OPEC’s power was waning
The year before COVID-19, the United States became a net energy exporter for the first time since 1952, sending a clear message to the rest of the world. The message was that the country would not be reliant on foreign oil producers. But, with crude demand surging as the pandemic’s impact fades, that no longer appears to be the case.
OPEC+, which includes the Organization of Petroleum Exporting Countries and allies such as Russia, is flexing its muscles once more. The group’s refusal to respond to US President Joe Biden’s calls to increase output would have helped ease upward pressure on gasoline prices. This prompted the US and other major energy-consuming nations. Even as the energy transition accelerates, the episode demonstrates the group’s market power. Oil demand may peak soon if countries meet their net-zero emissions targets. However, OPEC producers and Russia quickly point out that it will not disappear entirely. According to the International Energy Agency, the world will still require 75 million barrels of oil per day by 2050, despite climate pledges made as recently as early October.
“This is unquestionably a period in which OPEC and the broader OPEC+ group are discovering that they have much influence over oil markets.”. When it comes to oil price dynamics, forecasting the future is difficult. Political or weather events can cause a boom or a massive drop. The pandemic heightens the uncertainty, particularly as scientists race to assess the Omicron variant. Witness the recent price drop of more than 20%. It has returned US oil futures to levels last seen in August.
Omicron may once again put OPEC and Russia on the defensive. Analysts believe their influence will wane further over the next year as US producers regain ground. However, their strength may grow over time, especially as the climate crisis forces others to cut output. It would either happen due to financial backers’ pressure or in anticipation of a drop in demand.
OPEC+ will have another chance to show its clout on Thursday when it announces its latest policy decision. The group was reportedly considering postponing a planned increase in output for January in response to the US decision to release reserves.
With the coronavirus variant in the mix, this appears to be even more likely. Brent crude futures are trading near $71 per barrel, having dropped 16% in November. There’s even talk of cutting production again to avoid accidentally oversupplying the market and driving prices down.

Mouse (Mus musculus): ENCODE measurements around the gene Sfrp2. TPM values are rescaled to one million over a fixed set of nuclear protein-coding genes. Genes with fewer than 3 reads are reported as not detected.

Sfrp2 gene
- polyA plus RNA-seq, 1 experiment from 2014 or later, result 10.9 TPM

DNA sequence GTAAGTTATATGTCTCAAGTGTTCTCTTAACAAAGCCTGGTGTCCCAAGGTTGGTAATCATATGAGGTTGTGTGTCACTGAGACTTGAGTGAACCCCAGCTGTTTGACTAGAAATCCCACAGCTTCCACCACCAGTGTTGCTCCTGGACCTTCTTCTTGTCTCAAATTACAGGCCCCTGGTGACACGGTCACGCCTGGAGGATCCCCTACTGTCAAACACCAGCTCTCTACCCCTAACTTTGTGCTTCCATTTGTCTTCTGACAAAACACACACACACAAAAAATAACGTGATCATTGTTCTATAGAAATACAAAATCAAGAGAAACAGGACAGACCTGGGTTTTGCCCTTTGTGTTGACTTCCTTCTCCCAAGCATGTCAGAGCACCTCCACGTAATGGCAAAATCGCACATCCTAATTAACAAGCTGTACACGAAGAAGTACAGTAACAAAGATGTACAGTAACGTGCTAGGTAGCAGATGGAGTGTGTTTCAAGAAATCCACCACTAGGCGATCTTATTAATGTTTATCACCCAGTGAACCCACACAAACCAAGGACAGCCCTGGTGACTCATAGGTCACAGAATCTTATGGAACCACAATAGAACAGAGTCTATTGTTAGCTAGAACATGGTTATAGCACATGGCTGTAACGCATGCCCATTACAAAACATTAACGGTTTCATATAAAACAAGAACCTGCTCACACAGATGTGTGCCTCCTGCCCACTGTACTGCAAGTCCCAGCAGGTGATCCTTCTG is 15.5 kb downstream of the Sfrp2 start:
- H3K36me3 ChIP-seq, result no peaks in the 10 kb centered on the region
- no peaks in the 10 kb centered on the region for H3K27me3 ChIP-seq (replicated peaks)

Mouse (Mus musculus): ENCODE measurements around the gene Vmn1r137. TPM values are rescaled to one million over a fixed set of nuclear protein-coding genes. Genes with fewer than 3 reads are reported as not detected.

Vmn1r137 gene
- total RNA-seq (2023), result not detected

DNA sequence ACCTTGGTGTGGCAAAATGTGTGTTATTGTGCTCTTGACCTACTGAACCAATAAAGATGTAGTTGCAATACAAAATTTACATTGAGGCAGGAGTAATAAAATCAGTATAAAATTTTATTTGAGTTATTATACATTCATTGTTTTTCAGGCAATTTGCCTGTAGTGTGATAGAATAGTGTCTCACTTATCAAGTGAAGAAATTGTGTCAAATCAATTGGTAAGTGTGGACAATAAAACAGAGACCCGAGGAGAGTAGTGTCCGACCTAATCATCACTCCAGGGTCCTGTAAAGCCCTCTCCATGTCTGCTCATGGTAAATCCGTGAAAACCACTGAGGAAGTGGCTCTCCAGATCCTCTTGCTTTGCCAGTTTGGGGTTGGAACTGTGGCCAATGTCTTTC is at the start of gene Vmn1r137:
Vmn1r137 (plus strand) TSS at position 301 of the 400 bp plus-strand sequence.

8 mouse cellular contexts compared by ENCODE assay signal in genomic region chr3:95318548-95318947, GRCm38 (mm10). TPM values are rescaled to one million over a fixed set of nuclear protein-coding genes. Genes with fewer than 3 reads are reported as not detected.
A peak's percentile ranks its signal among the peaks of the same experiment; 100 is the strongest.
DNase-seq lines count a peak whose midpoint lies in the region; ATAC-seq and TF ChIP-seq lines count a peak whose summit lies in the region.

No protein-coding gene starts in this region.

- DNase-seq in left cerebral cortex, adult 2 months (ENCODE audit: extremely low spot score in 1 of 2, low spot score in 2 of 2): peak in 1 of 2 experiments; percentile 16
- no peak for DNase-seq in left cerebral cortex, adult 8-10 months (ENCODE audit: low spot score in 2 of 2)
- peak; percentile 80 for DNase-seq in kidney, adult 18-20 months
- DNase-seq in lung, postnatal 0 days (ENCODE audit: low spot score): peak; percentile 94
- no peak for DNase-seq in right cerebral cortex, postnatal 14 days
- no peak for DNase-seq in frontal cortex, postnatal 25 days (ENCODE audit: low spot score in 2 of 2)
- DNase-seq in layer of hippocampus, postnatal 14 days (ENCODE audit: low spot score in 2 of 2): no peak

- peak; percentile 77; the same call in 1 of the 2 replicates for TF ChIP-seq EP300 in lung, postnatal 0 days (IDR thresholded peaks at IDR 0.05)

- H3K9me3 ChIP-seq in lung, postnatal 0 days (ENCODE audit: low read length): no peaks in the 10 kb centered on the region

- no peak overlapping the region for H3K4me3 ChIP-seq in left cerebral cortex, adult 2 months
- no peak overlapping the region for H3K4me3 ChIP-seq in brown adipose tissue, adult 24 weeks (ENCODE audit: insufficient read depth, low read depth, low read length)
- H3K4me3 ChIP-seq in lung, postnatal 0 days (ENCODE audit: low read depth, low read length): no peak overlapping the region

On Wednesday, Iraq’s oil minister told its state news agency that OPEC would stick to its planned output increase of 400,000 barrels per day next month. In short, it’s unclear what the group will do at this juncture.
However, the unusual lag raises concerns about whether a more profound, more permanent shift is at work. Pressure on significant oil and gas companies in Europe and the United States to rethink their strategies in the face of the climate crisis is the effect. In a report released earlier this year, the IEA found that significant oil and gas companies plan to keep aggregate oil and gas spending flat in 2021. Their share of industry-wide expenditure on exploration and production is now 25%, down from nearly 40% in the mid-2010s.
Meanwhile, players such as Saudi Aramco are working to increase their production capacity to supply oil to markets as long as there is demand. She went on to say that underinvestment outside of OPEC, combined with newfound financial discipline among smaller shale producers, could have long-term consequences.
Suppose countries meet all of their announced climate pledges. In that case, OPEC and Russia’s share of oil production could rise from 47 percent in 2020 to 49 percent in 2030.
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